Why Drupal? I have been working with Drupal since version quite early (version 4.5) and have seen it progress over the years. There have been points where I felt very uncertain about Drupal’s future, especially, at the great migration between version 7 and 8. Now that the dust is settling and I have observed the Promised Land and tasted of it’s fruit (been working with Drupal 8 for more than a year, actually), I thought that it’s a good place to share why Drupal remains my CMS of choice, any I love it, and why I recommend it to my clients and colleagues.
A short list:
- Drupal is Flexible.
- Drupal is Robust.
- Drupal is Scalable.
- Drupal Themeable.
- Drupal has lots of free quality Modules.
- Drupal has a great Community.
- Drupal is an Enterprise quality CMS.
1. Drupal is Flexible.
Drupal is architectured in such a way, that you can start adding your custom content types and adding fields of different kinds to those content types out of the box.
You want a gallery with image fields, text fields, date fields? No problem - you add all the fields you want, and configure how they are displayed on edit form and on an actual page. You have some content type that needs to fit your specific needs? You create it and add the needed fields to it, tailoring it to your needs. You want a complex data structure with multiple content pieces cross referenced and categorized with multiple taxonomies or tags? It’s all out of the box with Drupal!
So what does all this boil down to? When I open a spreadsheet and start writing down the data requirements the client wants to have, I am pretty sure that Drupal will be able to handle all that, and in most cases, will do that out of the box.
Well architectured data is one of the keys to success. I need a flexible system that allows handling various cases without assuming too much, but yet do that in an UI, so that I don’t have to code too much. That’s Drupal.
2. Drupal is Robust.
I have heard criticism of Drupal, that it’s not as robust as a hypothetical custom script. I admit, that if you wrote a custom solution, it would be leaner than Drupal (or any other CMS). However, custom tailored solutions have much higher costs in development, support, and scalability. Among the CMS, however, Drupal is one of the most robust. “Robust” means that it can handle the tasks of roughly same complexity efficiently. As of the moment of writing this blog post, Drupal has been superior to it’s competitors (Wordpress and Joomla) in robustness. This fact is well known among the large businesses who build big and complex sites on Drupal.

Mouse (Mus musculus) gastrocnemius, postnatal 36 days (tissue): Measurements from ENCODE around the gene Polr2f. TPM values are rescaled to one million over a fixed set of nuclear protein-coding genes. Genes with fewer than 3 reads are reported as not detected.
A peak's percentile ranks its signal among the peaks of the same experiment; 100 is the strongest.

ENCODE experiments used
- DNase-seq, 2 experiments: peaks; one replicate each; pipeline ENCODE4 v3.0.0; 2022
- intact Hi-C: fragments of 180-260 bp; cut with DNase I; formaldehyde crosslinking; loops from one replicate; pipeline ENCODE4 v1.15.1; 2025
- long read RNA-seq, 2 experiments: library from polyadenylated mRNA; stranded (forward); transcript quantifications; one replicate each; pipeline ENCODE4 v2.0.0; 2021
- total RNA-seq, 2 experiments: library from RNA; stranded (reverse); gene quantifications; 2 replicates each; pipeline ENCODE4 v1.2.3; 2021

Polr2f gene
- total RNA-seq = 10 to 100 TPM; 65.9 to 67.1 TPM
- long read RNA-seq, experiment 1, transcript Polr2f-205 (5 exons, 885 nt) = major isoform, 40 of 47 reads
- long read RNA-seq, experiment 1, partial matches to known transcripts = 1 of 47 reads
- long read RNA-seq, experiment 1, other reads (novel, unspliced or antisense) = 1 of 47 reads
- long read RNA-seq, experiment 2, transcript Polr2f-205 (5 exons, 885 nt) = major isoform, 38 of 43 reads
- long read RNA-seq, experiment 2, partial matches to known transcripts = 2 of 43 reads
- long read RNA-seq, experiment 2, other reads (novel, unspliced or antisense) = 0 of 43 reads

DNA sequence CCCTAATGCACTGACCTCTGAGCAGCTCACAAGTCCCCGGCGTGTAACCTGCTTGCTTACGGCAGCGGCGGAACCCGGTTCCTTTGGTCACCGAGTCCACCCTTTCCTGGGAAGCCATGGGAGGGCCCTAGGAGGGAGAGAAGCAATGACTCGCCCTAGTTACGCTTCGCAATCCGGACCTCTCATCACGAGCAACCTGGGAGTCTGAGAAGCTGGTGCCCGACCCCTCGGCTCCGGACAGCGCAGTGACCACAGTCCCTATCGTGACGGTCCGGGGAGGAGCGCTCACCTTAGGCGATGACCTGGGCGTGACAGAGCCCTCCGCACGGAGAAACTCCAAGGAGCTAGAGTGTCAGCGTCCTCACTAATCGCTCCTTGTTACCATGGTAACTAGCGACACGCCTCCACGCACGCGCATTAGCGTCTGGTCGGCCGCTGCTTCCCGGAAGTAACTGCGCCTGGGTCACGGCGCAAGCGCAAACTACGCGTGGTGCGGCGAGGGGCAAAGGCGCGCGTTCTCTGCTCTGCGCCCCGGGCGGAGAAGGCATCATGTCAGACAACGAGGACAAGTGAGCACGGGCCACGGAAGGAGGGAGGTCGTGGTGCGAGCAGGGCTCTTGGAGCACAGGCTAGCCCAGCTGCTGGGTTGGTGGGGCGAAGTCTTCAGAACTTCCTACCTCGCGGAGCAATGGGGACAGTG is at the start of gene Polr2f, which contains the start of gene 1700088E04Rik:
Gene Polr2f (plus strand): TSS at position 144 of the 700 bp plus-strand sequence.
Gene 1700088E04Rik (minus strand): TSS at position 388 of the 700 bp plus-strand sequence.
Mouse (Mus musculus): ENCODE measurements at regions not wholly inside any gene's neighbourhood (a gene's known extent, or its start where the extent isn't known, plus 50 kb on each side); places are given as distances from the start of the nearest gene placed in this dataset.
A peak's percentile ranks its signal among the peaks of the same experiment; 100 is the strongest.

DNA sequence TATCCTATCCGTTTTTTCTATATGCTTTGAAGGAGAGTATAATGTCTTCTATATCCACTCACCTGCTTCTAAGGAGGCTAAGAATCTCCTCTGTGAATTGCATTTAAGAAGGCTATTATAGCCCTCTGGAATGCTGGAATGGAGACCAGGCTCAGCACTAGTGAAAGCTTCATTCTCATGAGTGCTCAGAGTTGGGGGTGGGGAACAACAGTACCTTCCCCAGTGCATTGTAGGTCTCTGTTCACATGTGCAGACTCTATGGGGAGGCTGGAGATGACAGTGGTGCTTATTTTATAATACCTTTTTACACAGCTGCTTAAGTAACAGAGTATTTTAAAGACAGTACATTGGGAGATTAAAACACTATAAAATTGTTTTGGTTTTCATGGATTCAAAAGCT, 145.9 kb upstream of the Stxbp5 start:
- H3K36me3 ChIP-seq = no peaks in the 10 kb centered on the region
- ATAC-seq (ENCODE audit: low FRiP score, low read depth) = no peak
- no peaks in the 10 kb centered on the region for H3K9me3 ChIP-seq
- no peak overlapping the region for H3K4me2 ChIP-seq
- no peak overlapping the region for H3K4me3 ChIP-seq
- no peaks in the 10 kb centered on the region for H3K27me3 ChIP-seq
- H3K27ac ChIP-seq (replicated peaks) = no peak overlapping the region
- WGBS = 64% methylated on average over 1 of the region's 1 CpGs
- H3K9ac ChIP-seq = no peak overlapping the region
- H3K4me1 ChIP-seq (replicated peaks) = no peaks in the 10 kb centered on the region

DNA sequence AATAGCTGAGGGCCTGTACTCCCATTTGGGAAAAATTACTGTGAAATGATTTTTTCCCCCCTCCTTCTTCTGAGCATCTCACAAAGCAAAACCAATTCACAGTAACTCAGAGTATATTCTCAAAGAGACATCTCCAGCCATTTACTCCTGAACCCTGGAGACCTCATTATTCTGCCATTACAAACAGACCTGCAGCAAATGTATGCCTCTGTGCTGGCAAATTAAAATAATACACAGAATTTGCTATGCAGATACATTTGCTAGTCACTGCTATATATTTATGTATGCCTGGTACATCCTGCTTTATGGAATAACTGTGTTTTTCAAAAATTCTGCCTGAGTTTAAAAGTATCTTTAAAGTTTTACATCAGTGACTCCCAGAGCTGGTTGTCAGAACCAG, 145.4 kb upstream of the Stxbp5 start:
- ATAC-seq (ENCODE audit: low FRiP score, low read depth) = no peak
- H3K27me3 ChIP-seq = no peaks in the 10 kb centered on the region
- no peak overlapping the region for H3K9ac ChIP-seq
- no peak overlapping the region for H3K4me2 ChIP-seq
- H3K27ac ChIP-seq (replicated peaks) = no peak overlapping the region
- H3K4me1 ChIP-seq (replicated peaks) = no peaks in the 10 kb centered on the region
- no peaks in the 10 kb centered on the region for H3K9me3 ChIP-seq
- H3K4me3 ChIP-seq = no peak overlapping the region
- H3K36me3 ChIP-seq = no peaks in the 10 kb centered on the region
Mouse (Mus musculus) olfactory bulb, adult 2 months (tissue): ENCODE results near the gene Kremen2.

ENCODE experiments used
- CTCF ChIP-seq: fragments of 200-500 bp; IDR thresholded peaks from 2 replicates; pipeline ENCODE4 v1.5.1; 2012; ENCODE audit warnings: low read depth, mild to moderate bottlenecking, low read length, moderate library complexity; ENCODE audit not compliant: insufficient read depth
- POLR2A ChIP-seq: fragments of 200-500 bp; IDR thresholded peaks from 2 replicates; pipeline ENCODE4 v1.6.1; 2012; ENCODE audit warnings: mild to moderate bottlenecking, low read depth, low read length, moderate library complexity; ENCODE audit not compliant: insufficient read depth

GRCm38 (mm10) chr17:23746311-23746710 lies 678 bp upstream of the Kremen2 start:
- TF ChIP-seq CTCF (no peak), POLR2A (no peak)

Now, I admit that “robustness” is a hot topic, and in the end of the day, especially for smaller sites, the difference is imperceptible. So if I had to use Wordpress, I would do that (but not Joomla, which is a separate issue).
Drupal is proud with it’s caching system. Among the existing CMS, Drupal has the most advanced and powerful caching mechanism. In Drupal 7, pages served for non-logged-in users were cached, and in Drupal 8, all pages are cached, even if viewed by logged-in users. And that caching is smart, and has a very smart system to identify when and what to invalidate and rebuild.
Even not arguing whether Drupal is *the* most robust, and how much of its robustness has been lost in it’s transition to version 8, it suffice to say, that Drupal is very robust as far as the CMS go. This means, that when your site is built, you not only get a functional and flexible CMS, but also a fast one, that won’t crash under an onslaught of visitors easily.
3. Drupal is Scalable.
Every developer knows, that when building a client site, whatever your goal is, it ends up being only a step. You build a blog, and then client wants to sell things though it. You build a museum web presence, and then they want to add a shop and a database of heroes and historic relics, searchable and categorized… That’s life. Now, with Drupal, I am very certain that I won’t have to blush when a new scale request comes through. Drupal is very scalable and can handle growth very well.
How easy is it to grow your site? Add a new gallery or blog? Add new content types, add new fields to existing content types? This is architectural scalability. This kind of scalability is a result of Drupal’s architectural flexibility that we’ve already discussed before.
4. Drupal is Themeable.
One of the questions that every CMS has to answer is how easy is it to theme it? In other words, can I make the data served by the CMS look the I way I want it to look, and if yes, what will it take? In my opinion, Drupal walks a very wise road, providing some decent out-of-the-box theming, and exposing the data in a very powerful way should you want to override the default style.